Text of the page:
Mental Health Advocates Meet with County Legislators for Educational Forum [Norwalk Hour]

December 18, 2014

Article as it appeared in the Norwalk Hour

December 10, 2014 (Norwalk, CT) –A standing-room-only crowd of approximately 120 community members and service providers packed the Community Room at Norwalk City Hall Wednesday morning, December 3, for the Southwest CT Regional Legislative Forum on Mental Health.

The audience mingled with 13 area legislators prior to an educational program focused on four areas of mental health need, identified in the new Priority Services Report for Southwestern CT and the recent Community Conversations on Mental Health held throughout Fairfield County. (Reports are available at

State Senator Bob Duff and Norwalk Mayor Harry Rilling welcomed the community to the program, recognizing the importance of focusing on mental health, which affects 1 in 5 Americans each year. Moderator Margaret Watt, Executive Director of the Southwest Regional Mental Health Board, observed that the participants “truly represent the varied faces of mental health needs and services across the lifespan and throughout the region.”

Legislators in attendance included Senators Duff, Toni Boucher, Scott Frantz, and Carlo Leone, as well as Representatives Laura Devlin, Dan Fox, Laura Hoydick, Gail LaVielle, Cristin McCarthy-Vahey, Bruce Morris, Tom O’Dea, Chris Perone, and David Rutigliano.

Duff highlighted the importance of these educational events and the opportunity to build relationships among advocates and elected officials. The event included personal testimonies from two community members, a summary of the priority areas, and an opportunity for legislators to ask questions and learn more from the audience.

Audience members who spoke included representatives of Child Guidance, the F.S. Dubois Center, Family & Children’s Agency, the CT Coalition to End Homelessness, the Peers Utilizing Skills for Health program, Communities 4 Action, and the region’s Catchment Area Councils, among others.

Supported Housing and Peer Support for People with Mental Illness

Legislators heard personal testimony from Pedro Montalvo of Bridgeport, who shared the struggles he has experienced, including homelessness, due to his clinical depression and past substance use. Montalvo attributed his recovery to a combination of hospital and clinic-based programs as well as peer services, including employment support, received through Bridge House.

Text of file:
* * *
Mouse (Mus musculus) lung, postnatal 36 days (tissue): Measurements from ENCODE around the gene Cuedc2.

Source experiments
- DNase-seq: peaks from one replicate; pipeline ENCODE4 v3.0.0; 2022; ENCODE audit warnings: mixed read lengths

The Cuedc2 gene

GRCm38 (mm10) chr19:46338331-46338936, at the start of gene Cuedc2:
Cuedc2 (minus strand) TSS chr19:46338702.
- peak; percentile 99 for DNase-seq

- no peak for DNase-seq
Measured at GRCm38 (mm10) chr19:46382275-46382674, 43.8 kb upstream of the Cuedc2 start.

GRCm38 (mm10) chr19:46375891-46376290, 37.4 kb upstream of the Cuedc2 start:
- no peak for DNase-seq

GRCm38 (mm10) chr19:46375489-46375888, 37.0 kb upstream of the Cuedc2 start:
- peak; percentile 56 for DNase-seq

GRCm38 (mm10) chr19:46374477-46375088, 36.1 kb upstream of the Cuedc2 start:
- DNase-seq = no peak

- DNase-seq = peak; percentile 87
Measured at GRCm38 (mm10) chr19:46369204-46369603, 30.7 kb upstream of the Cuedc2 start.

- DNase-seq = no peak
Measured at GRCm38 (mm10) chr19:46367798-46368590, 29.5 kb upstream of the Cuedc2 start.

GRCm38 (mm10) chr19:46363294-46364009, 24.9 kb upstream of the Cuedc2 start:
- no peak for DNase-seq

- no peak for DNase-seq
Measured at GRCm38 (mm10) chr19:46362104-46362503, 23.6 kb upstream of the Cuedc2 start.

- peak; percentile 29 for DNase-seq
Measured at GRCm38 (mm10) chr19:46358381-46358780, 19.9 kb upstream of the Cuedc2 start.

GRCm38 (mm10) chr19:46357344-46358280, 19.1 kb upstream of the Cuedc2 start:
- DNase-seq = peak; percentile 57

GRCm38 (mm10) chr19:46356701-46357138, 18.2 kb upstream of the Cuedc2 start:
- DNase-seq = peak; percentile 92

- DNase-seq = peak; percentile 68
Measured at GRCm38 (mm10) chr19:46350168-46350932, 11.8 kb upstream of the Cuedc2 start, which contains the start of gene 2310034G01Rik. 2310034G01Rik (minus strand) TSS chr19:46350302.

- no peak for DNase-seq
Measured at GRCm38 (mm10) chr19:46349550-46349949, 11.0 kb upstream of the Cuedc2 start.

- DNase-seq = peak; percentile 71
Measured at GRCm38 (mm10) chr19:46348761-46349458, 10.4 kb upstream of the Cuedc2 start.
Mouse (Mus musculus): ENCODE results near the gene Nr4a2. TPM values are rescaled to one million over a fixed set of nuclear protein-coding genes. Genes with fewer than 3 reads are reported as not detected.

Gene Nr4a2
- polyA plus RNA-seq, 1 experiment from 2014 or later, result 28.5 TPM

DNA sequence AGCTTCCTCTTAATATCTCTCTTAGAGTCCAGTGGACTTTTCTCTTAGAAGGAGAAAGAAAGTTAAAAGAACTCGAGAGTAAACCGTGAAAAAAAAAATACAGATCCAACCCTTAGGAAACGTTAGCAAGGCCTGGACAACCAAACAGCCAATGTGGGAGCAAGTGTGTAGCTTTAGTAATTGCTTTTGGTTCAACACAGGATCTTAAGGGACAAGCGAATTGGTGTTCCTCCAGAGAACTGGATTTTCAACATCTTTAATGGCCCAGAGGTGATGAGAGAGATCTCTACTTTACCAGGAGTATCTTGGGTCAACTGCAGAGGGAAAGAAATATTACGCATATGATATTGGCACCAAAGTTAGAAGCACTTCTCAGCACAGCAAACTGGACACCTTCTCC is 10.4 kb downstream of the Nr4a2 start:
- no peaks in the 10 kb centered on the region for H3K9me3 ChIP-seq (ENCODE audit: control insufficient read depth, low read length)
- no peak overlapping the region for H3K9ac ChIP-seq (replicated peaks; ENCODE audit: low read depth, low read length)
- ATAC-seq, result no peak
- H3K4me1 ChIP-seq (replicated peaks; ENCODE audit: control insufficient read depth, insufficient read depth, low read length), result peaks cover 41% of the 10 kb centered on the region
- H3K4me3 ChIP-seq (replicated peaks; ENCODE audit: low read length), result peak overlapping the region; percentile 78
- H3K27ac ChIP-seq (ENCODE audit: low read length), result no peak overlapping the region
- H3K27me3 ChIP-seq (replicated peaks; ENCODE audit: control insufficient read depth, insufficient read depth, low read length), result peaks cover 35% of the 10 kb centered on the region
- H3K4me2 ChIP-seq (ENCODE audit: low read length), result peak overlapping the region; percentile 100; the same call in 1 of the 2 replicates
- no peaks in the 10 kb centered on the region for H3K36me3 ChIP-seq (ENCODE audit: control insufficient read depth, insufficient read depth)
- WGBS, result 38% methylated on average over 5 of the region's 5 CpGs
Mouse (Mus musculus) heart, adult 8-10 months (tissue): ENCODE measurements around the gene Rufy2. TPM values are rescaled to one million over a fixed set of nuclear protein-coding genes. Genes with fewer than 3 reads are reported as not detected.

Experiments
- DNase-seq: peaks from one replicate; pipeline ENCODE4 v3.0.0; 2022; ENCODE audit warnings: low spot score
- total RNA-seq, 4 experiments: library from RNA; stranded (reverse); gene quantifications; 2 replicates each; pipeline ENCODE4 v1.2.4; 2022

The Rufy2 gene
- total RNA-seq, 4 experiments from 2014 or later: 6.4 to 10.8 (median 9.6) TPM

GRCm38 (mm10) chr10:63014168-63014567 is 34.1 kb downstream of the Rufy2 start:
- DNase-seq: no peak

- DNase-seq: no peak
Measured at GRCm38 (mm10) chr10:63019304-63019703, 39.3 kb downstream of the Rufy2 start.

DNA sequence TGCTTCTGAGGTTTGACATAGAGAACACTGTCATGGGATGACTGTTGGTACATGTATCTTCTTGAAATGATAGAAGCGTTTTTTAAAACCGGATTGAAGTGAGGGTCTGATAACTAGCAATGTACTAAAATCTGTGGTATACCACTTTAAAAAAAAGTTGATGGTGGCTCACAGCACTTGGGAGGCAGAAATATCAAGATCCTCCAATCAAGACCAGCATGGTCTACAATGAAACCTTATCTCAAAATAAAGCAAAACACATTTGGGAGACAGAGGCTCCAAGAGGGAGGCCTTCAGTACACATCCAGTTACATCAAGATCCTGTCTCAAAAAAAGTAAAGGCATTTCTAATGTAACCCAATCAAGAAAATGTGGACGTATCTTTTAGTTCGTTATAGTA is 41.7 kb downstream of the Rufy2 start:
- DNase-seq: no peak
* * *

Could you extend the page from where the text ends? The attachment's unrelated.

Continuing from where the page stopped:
According to briefing notes provided at the event by the Southwest Regional Mental Health Board and its partners, 20% of adults in homeless shelters live with a severe mental illness and almost half have a mental illness and/or substance use disorder.

The state of CT offers a continuum of supported housing options for those with mental illness, incorporating case management and rehabilitative services to help affected individuals be successful in the community. Challenges include meeting the needs of those who require multi-year care, maintaining funding for those who exit institutional care and require services in the community, and meeting demand.

A question by Senator Boucher about whether psychiatric hospitals are needed generated strong audience responses both for and against. Watt noted that there needs to be a full range of services so that individuals can be housed and treated at a level of care appropriate to their needs.

Access to Care

Patsy King of Southport spoke emotionally about the impact on her family of her son’s struggles with mental illness and addiction. Underscoring an issue that was highlighted throughout the event, King pointed out that families with private insurance cannot access the case management and other support services needed by individuals who experience severe mental illness.

People with mental illness who have public insurance are able to receive a range of recovery-oriented services, although Watt noted that there remains unmet demand in the public sector as well, particularly for services such as supported employment, as well as bilingual services.

Schools Targeted for Mental Health Support & Services

Schools were identified as a focal point for mental health support and access to care, since mental illness and substance use most often begin in the teen years. Last year, Fairfield County experienced its highest rate of teen suicides.

School-based health centers were held up as a proven and cost-effective model for reaching teenagers, especially minority groups, and for providing physical, mental, and dental health. In Fairfield County, Bridgeport, Danbury, Norwalk, and Stamford are the only communities that have school-based health centers at present.

Some communities are offering school-based mental health support programs such as the TeenTalk program, run by Kids in Crisis in select Greenwich, New Canaan, Norwalk, and Ridgefield middle and/or high schools.
In closing, Senator Duff encouraged the community to continue its collaboration with legislators around a small number of priorities over the coming year. Those interested in being involved are invited to contact the Southwest Regional Mental Health Board (SWRMHB) at 203-840-1187. Briefing notes on the four mental health priorities are available at the SWRMHB website,